What about the participation forfaitaire?

This is the same principle as the franchise médicale, but is applied to different types of healthcare –  specifically any appointment with or procedure carried out by a general practitioner or specialist, as well as X-Rays, scans and lab tests.

Previously, it was set to a flat rate of €1 across the board. However, starting in June 2024, it will increase – the exact amount is still to be clarified, but it will not be more than €3, according to the government decree.

Like the franchise médicale, there will be a €50 annual cap on costs.

How does this work?

As with the franchise médicale, you will pay the same price for appointments and treatments, but the reimbursement will be slightly less.

Let’s take as an example an appointment with a GP who is ‘sector one’ – the standard charging rate for GPs – which are reimbursed at 70 percent.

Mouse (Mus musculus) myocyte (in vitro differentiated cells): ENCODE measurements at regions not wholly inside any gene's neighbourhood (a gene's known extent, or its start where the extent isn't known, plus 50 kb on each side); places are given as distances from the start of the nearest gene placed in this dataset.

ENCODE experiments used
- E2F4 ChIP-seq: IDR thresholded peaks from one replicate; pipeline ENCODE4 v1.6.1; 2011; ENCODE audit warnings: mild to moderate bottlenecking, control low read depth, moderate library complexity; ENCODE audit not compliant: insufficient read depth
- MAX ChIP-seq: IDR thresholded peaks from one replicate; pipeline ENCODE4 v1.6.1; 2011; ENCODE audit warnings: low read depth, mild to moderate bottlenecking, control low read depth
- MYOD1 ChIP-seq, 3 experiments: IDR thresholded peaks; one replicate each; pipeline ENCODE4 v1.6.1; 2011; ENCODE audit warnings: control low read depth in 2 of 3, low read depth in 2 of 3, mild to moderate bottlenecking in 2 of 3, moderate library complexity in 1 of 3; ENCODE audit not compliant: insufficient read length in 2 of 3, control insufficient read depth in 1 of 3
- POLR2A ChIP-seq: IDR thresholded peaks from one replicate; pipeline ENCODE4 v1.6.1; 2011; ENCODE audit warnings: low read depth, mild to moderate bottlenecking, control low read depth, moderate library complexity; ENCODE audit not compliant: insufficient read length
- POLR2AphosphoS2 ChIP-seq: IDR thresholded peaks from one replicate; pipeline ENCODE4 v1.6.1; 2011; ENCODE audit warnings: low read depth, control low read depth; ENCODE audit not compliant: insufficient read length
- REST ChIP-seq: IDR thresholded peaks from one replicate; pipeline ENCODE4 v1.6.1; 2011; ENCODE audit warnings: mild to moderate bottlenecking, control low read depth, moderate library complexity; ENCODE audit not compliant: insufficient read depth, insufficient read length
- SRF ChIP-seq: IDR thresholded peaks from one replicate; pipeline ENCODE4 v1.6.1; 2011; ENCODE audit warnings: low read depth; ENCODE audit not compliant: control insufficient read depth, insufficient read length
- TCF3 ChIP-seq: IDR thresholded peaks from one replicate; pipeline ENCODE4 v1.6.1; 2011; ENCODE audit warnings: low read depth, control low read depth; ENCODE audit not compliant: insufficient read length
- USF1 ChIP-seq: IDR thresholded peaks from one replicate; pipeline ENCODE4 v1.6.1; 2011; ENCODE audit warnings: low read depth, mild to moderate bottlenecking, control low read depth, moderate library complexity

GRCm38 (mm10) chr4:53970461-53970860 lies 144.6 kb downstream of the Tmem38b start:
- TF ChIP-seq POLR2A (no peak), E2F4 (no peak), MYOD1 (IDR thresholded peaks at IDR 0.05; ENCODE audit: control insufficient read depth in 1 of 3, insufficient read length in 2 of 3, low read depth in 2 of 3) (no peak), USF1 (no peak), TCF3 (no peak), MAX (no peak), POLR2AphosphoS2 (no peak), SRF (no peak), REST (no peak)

Assuming that the new charge is €2, you would pay the standard appointment fee of €26.50 and will be reimbursed at €16.55 – 70 percent of the €26.50 (€18.55) minus €2.

If you have a mutuelle, it would cover €7.95, leaving you to pay €2. 

Why raise rates?

The French healthcare system is currently in deficit and the government is hoping that the charges will allow it to raise additional funds – although the vast majority of healthcare funding continues to come from the public purse, via taxes and social charges.

According to RTL, increasing these charges will allow the state to add take in about €800,000 million in funding.